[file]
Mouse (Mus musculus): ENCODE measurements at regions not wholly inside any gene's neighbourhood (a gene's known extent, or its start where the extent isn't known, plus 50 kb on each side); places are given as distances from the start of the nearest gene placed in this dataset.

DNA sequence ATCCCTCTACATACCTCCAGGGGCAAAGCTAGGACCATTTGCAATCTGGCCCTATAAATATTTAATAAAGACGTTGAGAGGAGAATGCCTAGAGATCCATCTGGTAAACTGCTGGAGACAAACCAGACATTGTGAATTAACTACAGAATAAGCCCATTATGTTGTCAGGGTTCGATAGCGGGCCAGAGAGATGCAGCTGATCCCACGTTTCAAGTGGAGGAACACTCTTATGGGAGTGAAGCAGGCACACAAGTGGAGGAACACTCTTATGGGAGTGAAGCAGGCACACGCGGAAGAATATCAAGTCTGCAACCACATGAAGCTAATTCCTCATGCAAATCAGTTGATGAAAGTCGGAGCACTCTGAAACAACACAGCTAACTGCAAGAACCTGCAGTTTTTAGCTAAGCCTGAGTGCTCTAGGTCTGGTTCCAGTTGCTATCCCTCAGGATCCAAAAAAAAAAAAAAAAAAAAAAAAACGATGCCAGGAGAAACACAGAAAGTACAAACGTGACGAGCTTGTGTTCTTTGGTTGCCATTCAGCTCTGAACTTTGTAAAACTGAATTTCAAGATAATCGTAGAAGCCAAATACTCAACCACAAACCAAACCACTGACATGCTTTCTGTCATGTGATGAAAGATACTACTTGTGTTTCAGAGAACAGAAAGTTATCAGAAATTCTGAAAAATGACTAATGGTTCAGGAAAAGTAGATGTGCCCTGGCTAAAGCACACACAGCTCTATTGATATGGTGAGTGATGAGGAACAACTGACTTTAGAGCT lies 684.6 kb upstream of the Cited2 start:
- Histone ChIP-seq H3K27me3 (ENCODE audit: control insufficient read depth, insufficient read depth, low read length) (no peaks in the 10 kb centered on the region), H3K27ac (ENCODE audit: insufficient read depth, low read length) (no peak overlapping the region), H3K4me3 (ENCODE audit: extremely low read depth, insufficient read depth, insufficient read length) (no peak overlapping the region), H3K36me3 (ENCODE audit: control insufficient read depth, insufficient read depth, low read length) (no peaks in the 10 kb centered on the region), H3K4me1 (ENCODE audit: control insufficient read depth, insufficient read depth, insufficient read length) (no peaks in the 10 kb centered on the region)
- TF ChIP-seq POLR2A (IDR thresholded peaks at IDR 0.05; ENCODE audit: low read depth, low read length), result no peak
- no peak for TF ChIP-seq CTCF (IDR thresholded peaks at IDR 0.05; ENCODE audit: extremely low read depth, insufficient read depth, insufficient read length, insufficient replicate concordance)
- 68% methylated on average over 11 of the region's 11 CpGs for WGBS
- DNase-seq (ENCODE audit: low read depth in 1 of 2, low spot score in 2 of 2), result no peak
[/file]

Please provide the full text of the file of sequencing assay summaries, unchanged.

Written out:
Mouse (Mus musculus): ENCODE measurements at regions not wholly inside any gene's neighbourhood (a gene's known extent, or its start where the extent isn't known, plus 50 kb on each side); places are given as distances from the start of the nearest gene placed in this dataset.

DNA sequence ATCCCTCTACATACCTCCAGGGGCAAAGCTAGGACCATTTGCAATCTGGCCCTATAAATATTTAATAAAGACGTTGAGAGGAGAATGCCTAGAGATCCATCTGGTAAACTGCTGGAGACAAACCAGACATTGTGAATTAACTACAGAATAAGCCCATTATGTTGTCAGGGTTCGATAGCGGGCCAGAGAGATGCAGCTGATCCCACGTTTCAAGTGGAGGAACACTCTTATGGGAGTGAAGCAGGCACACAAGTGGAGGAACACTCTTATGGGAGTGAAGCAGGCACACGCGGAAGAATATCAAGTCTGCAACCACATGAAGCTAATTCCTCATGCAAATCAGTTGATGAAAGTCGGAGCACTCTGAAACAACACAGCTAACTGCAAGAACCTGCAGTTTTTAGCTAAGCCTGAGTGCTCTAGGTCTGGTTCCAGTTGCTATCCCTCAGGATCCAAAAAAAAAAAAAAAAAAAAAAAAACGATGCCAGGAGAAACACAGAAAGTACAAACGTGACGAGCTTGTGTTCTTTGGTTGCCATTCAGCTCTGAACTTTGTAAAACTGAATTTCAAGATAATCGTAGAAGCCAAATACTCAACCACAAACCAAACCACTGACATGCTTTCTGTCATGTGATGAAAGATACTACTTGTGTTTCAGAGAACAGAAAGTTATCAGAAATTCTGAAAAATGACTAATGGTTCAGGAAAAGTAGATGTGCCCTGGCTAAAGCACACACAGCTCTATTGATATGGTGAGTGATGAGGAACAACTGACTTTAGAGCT lies 684.6 kb upstream of the Cited2 start:
- Histone ChIP-seq H3K27me3 (ENCODE audit: control insufficient read depth, insufficient read depth, low read length) (no peaks in the 10 kb centered on the region), H3K27ac (ENCODE audit: insufficient read depth, low read length) (no peak overlapping the region), H3K4me3 (ENCODE audit: extremely low read depth, insufficient read depth, insufficient read length) (no peak overlapping the region), H3K36me3 (ENCODE audit: control insufficient read depth, insufficient read depth, low read length) (no peaks in the 10 kb centered on the region), H3K4me1 (ENCODE audit: control insufficient read depth, insufficient read depth, insufficient read length) (no peaks in the 10 kb centered on the region)
- TF ChIP-seq POLR2A (IDR thresholded peaks at IDR 0.05; ENCODE audit: low read depth, low read length), result no peak
- no peak for TF ChIP-seq CTCF (IDR thresholded peaks at IDR 0.05; ENCODE audit: extremely low read depth, insufficient read depth, insufficient read length, insufficient replicate concordance)
- 68% methylated on average over 11 of the region's 11 CpGs for WGBS
- DNase-seq (ENCODE audit: low read depth in 1 of 2, low spot score in 2 of 2), result no peak